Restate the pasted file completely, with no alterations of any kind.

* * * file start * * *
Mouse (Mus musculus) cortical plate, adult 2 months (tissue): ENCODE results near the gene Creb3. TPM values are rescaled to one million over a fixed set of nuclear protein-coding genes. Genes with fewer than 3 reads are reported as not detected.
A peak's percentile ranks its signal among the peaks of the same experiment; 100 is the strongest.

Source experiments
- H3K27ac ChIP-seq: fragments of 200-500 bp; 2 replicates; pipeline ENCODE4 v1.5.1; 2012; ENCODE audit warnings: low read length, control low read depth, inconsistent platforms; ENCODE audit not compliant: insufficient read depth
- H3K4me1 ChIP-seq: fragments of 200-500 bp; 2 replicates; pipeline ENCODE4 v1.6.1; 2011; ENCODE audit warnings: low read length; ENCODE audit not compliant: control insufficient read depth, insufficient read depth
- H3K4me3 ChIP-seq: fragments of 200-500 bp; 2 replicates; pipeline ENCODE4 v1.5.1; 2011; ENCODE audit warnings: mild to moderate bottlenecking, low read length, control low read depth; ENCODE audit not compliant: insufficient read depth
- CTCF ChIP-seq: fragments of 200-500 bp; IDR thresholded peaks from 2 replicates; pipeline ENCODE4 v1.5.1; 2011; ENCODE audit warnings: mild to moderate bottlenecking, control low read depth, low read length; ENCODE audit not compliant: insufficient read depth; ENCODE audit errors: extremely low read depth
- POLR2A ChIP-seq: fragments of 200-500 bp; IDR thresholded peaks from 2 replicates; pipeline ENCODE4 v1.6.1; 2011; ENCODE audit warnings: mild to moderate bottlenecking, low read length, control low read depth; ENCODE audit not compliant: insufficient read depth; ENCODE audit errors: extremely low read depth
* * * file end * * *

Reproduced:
Mouse (Mus musculus) cortical plate, adult 2 months (tissue): ENCODE results near the gene Creb3. TPM values are rescaled to one million over a fixed set of nuclear protein-coding genes. Genes with fewer than 3 reads are reported as not detected.
A peak's percentile ranks its signal among the peaks of the same experiment; 100 is the strongest.

Source experiments
- H3K27ac ChIP-seq: fragments of 200-500 bp; 2 replicates; pipeline ENCODE4 v1.5.1; 2012; ENCODE audit warnings: low read length, control low read depth, inconsistent platforms; ENCODE audit not compliant: insufficient read depth
- H3K4me1 ChIP-seq: fragments of 200-500 bp; 2 replicates; pipeline ENCODE4 v1.6.1; 2011; ENCODE audit warnings: low read length; ENCODE audit not compliant: control insufficient read depth, insufficient read depth
- H3K4me3 ChIP-seq: fragments of 200-500 bp; 2 replicates; pipeline ENCODE4 v1.5.1; 2011; ENCODE audit warnings: mild to moderate bottlenecking, low read length, control low read depth; ENCODE audit not compliant: insufficient read depth
- CTCF ChIP-seq: fragments of 200-500 bp; IDR thresholded peaks from 2 replicates; pipeline ENCODE4 v1.5.1; 2011; ENCODE audit warnings: mild to moderate bottlenecking, control low read depth, low read length; ENCODE audit not compliant: insufficient read depth; ENCODE audit errors: extremely low read depth
- POLR2A ChIP-seq: fragments of 200-500 bp; IDR thresholded peaks from 2 replicates; pipeline ENCODE4 v1.6.1; 2011; ENCODE audit warnings: mild to moderate bottlenecking, low read length, control low read depth; ENCODE audit not compliant: insufficient read depth; ENCODE audit errors: extremely low read depth